According to the Census Bureau the campaign has three goals:

1) Increase the mail response rate

2) Increase accuracy and reduce the differential undercount, and

3) Increase cooperation with door-to-door census takers.

Where does it say anything about trying to be funny or unfunny? No agency in the world could write a joke that would make everyone laugh.

The universal language isn't humor (or un-humor); it's money. Instead of giving all the money to one agency to get 300 million people to fill out a form, they should have just sent us each a buck and let us self-motivate. If we want to laugh, we can use it to rent "Animal House" at the nearest Redbox.

5 comments about "No Sense In Marketing Of The Census".
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  1. Monica Bower from TERiX Computer Service, March 24, 2010 at 9:03 a.m.

    After this awe-uninspiring census campaign I can't wait to see what they give us to promote the launch of national healthcare. Hopefully more white men in rumpled bathrobes watching minority women having babies in the street. I know that touching scene motivated me to fill out and mail the form back promptly.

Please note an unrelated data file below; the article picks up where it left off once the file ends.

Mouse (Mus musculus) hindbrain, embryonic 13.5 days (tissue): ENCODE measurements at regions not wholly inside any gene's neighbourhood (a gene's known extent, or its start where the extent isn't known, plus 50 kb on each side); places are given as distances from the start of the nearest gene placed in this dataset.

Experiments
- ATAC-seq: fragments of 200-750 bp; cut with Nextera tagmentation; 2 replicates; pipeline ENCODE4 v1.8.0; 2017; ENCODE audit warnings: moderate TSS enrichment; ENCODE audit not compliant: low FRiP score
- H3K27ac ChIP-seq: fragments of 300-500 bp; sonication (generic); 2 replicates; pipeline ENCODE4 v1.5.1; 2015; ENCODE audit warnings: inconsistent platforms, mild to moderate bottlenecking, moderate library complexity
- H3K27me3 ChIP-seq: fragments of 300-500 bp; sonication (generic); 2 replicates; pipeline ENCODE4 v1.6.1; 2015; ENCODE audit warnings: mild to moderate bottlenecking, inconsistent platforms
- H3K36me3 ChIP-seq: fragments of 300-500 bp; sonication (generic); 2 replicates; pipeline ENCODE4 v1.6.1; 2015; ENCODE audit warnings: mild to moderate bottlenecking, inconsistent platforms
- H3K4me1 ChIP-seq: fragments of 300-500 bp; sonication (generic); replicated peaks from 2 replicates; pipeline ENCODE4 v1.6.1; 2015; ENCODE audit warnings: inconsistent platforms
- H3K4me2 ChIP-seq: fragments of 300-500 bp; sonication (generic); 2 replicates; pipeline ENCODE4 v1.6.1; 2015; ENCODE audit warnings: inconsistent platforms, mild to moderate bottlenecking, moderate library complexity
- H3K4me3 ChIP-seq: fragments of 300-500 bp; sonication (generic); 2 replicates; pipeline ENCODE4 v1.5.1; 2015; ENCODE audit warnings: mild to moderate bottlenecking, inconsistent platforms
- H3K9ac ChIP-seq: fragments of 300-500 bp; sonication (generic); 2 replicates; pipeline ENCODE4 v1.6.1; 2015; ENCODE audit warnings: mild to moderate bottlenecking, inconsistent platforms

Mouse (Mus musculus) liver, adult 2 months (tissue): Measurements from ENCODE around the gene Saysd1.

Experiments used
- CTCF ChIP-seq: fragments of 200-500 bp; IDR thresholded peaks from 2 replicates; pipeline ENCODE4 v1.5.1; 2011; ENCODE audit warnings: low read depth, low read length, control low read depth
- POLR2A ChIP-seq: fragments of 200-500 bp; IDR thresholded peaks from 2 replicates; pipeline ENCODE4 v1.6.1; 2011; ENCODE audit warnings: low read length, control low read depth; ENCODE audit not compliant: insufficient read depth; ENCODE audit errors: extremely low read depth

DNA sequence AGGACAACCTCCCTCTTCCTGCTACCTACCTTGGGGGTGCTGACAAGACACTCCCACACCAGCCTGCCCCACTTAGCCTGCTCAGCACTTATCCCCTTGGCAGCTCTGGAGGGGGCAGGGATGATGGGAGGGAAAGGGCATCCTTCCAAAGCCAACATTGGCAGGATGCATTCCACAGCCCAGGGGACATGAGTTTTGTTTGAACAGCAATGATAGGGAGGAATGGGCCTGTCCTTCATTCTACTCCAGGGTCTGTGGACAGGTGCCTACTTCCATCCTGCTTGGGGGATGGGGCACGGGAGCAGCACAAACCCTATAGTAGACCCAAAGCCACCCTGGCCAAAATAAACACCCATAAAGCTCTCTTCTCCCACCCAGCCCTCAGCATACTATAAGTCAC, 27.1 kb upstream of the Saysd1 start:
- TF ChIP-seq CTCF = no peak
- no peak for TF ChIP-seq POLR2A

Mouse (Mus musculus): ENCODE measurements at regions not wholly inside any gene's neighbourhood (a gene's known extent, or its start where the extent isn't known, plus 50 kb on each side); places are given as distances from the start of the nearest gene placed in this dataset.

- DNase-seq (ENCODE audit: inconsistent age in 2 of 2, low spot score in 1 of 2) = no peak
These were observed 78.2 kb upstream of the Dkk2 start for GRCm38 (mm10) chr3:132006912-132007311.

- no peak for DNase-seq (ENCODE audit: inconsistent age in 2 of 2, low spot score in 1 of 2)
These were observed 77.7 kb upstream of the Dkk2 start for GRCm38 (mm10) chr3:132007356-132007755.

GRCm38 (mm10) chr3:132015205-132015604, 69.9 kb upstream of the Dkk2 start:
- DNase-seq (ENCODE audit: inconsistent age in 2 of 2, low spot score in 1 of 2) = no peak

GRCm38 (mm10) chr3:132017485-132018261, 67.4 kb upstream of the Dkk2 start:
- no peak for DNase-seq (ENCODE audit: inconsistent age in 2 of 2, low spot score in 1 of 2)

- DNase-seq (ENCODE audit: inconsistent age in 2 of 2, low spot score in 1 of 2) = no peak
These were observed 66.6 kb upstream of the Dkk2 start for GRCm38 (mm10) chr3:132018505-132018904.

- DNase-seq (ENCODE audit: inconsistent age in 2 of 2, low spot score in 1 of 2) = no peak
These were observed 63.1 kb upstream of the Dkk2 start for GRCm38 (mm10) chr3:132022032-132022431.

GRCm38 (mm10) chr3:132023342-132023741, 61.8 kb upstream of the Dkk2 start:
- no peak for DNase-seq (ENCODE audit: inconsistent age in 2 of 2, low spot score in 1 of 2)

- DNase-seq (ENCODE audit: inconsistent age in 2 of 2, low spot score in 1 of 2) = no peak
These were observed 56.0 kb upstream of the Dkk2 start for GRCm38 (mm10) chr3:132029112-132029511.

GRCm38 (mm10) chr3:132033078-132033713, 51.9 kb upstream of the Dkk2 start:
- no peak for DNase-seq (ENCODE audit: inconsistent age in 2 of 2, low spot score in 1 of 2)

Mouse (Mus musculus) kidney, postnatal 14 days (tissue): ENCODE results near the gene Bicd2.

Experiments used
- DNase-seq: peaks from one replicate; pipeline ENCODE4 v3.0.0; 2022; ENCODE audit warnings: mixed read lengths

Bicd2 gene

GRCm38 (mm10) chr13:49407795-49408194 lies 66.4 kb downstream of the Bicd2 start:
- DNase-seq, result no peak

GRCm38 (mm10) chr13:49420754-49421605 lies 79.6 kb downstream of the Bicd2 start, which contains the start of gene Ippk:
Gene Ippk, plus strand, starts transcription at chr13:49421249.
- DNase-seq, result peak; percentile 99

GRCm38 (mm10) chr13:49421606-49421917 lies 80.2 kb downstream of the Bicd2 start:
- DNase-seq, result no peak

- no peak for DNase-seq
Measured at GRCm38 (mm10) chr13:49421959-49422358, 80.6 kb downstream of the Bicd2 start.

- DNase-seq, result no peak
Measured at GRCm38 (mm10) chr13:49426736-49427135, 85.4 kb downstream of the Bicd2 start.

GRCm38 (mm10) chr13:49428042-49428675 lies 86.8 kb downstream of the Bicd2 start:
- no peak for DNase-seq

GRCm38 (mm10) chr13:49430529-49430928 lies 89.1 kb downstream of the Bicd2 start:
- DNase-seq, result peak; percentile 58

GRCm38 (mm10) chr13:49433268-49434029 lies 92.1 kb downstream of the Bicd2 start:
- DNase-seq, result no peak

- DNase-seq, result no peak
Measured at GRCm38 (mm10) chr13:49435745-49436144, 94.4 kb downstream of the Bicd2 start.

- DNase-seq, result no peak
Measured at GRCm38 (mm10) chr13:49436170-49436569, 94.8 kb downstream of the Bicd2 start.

2. Ellen Politi from Telemundo Network, March 24, 2010 at 10:24 a.m.

    A better idea would have been to buy everyone in the entire US a lottery card upon the return of their completed census forms. The average person on the street doesn't understand or really care how important it is to have completed data, but what they DO understand is cold hard cash, baby!

  3. Lynn Finney from WSFA News 12, March 24, 2010 at 10:54 a.m.

    After all the TV and radio hype, my tax dollars also went to the postal service. First, I received a mailed notice that the Census form would be mailed to me. Ten days later, the actual Census form arrived in the mailbox. Yesterday, I received another notice to remind me that the form had been mailed and I should fill it out and return it -under penalty of law should it not be returned.
    I must go back to work now to pay for the "postage paid " return envelope contained in the Census.

  4. Paula Lynn from Who Else Unlimited, March 24, 2010 at 10:58 a.m.

    Draft is drafty on this one. It doesn't take expensive names to be creative. But I wouldn't be surprised the people in charge of choosing the agency had no clue of what was needed creatively or technically, but did know how to choose the cheapest.

  5. Amy Fanter from Odds On Promotions, March 24, 2010 at 1:49 p.m.

    Why are we still doing the census on paper when even our taxes can be filed online? This alone would have saved the hundreds of thousands in "postage paid" envelopes. And dont even get me started about the waste associated with the Watch for i t & have you returned it postcards. Cant wait to see how they waste my $$$ promoting DeathPanel care .